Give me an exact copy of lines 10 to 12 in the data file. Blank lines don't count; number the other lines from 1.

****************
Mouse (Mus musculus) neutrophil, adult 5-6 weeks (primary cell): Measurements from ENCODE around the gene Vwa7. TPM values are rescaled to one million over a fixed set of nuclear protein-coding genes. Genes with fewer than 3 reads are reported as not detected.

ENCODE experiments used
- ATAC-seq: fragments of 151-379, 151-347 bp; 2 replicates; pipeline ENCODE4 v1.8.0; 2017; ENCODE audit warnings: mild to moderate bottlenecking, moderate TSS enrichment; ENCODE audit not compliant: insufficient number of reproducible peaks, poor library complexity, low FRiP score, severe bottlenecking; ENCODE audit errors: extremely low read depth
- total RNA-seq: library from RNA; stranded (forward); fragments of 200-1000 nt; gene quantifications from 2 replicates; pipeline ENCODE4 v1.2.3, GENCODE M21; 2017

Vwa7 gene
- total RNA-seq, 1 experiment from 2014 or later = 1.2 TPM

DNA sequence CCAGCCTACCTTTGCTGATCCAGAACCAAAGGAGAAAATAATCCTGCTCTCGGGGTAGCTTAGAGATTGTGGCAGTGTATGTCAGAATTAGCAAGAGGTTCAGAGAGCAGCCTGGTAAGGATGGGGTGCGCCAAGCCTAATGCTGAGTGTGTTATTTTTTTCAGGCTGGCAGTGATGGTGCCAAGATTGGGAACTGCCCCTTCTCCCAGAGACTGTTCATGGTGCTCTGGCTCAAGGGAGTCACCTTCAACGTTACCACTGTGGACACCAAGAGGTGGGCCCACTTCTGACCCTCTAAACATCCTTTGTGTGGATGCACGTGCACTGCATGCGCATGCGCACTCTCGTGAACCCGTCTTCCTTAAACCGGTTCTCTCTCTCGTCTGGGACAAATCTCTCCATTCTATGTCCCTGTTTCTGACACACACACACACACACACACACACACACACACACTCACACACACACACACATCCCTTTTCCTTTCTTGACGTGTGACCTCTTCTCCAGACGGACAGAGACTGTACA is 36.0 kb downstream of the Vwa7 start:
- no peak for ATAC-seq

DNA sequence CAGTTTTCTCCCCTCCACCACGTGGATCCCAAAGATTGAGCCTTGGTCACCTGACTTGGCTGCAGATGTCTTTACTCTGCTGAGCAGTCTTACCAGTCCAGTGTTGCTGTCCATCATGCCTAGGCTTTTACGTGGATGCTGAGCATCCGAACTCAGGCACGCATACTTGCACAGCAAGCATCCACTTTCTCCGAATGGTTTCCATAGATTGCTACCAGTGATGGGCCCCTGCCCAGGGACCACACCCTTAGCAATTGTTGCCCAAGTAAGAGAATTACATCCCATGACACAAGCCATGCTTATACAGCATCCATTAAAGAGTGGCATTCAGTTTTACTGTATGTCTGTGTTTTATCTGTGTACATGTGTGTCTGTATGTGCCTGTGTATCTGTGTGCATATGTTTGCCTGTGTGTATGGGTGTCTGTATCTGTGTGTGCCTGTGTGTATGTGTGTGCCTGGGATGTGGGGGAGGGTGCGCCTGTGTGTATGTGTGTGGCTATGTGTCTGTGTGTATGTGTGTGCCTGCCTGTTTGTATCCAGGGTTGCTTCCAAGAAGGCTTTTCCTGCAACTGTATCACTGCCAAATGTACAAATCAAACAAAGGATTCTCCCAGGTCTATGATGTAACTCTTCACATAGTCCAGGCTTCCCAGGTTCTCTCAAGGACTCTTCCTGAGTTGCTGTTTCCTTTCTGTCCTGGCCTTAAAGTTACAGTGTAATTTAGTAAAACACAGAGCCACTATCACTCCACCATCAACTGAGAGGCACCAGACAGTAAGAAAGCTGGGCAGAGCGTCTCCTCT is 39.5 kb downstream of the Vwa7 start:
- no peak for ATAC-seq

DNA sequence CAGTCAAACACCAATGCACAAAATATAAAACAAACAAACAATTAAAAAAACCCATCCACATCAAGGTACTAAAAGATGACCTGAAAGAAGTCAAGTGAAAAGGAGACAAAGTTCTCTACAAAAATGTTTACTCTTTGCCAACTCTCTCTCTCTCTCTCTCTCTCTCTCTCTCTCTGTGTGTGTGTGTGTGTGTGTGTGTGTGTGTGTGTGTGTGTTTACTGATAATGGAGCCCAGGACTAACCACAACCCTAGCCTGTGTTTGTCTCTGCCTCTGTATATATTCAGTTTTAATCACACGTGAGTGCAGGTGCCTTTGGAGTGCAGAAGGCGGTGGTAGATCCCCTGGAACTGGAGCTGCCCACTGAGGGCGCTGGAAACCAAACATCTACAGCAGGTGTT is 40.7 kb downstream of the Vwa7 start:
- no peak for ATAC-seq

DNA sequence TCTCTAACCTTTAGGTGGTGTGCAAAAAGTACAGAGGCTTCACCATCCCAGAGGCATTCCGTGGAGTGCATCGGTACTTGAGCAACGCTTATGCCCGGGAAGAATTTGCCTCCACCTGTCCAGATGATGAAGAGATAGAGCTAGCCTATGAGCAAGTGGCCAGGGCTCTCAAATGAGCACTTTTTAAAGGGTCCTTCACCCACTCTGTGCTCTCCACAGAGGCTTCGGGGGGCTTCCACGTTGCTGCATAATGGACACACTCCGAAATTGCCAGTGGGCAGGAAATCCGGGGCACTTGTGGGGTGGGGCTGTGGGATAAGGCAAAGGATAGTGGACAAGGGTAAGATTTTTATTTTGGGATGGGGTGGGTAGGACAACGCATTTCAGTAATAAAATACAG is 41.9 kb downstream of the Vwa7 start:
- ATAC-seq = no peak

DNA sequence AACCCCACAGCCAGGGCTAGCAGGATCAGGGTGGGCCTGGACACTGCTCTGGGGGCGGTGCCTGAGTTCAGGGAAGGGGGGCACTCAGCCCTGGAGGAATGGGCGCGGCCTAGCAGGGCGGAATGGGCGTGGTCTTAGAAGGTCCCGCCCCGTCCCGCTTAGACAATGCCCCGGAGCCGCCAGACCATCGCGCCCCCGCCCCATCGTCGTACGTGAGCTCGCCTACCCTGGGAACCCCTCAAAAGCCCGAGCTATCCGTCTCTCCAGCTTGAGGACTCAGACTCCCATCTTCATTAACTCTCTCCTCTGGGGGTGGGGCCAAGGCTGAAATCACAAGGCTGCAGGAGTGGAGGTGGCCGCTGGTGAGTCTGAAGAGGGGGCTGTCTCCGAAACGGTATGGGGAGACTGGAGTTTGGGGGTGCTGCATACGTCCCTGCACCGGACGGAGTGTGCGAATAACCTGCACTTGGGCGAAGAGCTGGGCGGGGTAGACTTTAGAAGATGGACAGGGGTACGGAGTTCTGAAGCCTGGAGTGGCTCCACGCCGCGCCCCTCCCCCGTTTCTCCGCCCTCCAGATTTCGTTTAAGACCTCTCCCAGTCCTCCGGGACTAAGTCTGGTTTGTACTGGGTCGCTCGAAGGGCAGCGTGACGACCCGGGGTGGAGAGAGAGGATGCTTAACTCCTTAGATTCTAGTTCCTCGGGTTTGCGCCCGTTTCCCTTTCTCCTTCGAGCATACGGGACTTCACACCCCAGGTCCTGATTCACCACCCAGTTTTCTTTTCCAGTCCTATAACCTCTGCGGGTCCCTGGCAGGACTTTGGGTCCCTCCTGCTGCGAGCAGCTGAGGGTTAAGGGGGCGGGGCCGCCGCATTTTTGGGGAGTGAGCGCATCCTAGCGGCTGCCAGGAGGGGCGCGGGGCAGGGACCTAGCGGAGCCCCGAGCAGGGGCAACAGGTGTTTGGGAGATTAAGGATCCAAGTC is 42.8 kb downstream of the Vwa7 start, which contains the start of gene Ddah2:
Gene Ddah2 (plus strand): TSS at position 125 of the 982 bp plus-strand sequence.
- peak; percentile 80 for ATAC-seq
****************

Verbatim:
- no peak for ATAC-seq

DNA sequence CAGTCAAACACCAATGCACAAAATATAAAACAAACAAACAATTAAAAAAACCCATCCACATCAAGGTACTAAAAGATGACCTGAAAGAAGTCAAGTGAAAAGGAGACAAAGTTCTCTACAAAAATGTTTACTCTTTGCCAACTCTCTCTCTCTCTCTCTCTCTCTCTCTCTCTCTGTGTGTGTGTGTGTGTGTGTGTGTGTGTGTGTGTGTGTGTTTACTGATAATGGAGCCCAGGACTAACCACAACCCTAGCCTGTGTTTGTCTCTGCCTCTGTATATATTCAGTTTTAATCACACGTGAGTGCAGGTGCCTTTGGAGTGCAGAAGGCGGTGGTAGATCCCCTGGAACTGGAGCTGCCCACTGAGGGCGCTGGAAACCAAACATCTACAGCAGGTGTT is 40.7 kb downstream of the Vwa7 start:
- no peak for ATAC-seq